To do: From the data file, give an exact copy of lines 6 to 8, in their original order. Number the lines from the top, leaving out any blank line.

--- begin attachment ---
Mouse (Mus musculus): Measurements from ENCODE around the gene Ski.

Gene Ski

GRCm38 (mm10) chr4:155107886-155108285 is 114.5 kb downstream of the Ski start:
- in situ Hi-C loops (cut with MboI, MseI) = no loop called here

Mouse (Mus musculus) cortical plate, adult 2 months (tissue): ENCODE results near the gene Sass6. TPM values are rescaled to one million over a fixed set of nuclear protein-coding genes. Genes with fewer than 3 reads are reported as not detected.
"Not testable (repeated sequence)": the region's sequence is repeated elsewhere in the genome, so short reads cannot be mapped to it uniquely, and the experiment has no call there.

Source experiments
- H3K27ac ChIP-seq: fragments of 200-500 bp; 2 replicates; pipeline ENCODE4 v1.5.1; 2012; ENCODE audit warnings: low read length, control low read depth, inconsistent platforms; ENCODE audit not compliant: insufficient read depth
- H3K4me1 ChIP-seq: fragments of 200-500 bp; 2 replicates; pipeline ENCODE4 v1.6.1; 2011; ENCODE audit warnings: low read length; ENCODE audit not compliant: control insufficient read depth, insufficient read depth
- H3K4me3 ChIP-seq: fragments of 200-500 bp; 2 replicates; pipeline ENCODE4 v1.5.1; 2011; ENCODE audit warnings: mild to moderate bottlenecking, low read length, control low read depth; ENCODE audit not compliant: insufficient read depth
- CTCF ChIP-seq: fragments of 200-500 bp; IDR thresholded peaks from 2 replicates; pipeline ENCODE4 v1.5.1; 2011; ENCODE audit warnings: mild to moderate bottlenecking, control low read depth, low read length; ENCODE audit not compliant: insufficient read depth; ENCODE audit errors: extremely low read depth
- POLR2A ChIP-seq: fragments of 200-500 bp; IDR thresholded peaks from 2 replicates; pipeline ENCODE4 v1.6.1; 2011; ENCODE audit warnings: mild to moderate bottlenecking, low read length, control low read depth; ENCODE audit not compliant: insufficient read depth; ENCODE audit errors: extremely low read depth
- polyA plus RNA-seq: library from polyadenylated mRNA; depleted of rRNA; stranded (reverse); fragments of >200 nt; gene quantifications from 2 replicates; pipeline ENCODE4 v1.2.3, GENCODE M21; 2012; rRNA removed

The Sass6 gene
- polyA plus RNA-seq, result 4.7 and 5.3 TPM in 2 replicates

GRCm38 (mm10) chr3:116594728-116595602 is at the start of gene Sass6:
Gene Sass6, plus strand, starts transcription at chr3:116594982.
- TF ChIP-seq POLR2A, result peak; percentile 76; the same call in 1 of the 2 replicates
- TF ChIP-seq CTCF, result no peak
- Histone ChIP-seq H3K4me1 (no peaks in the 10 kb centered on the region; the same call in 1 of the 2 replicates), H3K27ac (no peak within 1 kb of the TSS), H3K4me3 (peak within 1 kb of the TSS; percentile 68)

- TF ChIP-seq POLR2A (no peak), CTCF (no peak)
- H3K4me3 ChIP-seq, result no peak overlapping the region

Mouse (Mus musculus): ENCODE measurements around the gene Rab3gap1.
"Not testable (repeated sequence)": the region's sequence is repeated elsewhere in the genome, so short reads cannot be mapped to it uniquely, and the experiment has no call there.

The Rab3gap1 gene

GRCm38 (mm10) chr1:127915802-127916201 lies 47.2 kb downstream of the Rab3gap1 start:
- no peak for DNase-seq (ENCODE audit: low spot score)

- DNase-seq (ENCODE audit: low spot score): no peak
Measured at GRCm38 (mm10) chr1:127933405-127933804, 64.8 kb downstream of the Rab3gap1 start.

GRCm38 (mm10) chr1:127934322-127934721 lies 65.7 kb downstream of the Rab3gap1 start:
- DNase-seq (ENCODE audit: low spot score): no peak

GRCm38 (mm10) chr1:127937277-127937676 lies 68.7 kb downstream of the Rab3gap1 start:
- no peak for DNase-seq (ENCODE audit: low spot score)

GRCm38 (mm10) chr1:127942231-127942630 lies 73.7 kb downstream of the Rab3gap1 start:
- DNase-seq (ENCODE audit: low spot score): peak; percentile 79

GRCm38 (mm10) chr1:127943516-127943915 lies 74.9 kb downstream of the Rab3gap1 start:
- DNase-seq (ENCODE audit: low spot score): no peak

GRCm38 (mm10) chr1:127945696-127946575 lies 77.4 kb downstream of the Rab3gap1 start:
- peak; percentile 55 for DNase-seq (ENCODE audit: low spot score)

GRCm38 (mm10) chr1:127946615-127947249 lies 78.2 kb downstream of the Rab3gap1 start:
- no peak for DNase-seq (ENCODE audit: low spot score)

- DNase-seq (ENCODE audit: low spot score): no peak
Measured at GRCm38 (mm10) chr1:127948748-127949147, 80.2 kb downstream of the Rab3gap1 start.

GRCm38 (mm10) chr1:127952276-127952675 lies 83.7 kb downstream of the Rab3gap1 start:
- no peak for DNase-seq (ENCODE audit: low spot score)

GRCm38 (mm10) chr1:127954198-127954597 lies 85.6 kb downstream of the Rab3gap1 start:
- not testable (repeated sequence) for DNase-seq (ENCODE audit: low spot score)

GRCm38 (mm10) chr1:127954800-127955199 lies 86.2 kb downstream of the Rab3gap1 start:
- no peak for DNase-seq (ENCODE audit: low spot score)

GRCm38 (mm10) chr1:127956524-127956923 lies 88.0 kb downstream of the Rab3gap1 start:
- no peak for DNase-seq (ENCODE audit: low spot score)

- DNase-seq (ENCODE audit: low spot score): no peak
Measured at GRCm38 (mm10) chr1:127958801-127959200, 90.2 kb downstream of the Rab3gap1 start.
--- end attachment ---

"Not testable (repeated sequence)": the region's sequence is repeated elsewhere in the genome, so short reads cannot be mapped to it uniquely, and the experiment has no call there.

Source experiments
- H3K27ac ChIP-seq: fragments of 200-500 bp; 2 replicates; pipeline ENCODE4 v1.5.1; 2012; ENCODE audit warnings: low read length, control low read depth, inconsistent platforms; ENCODE audit not compliant: insufficient read depth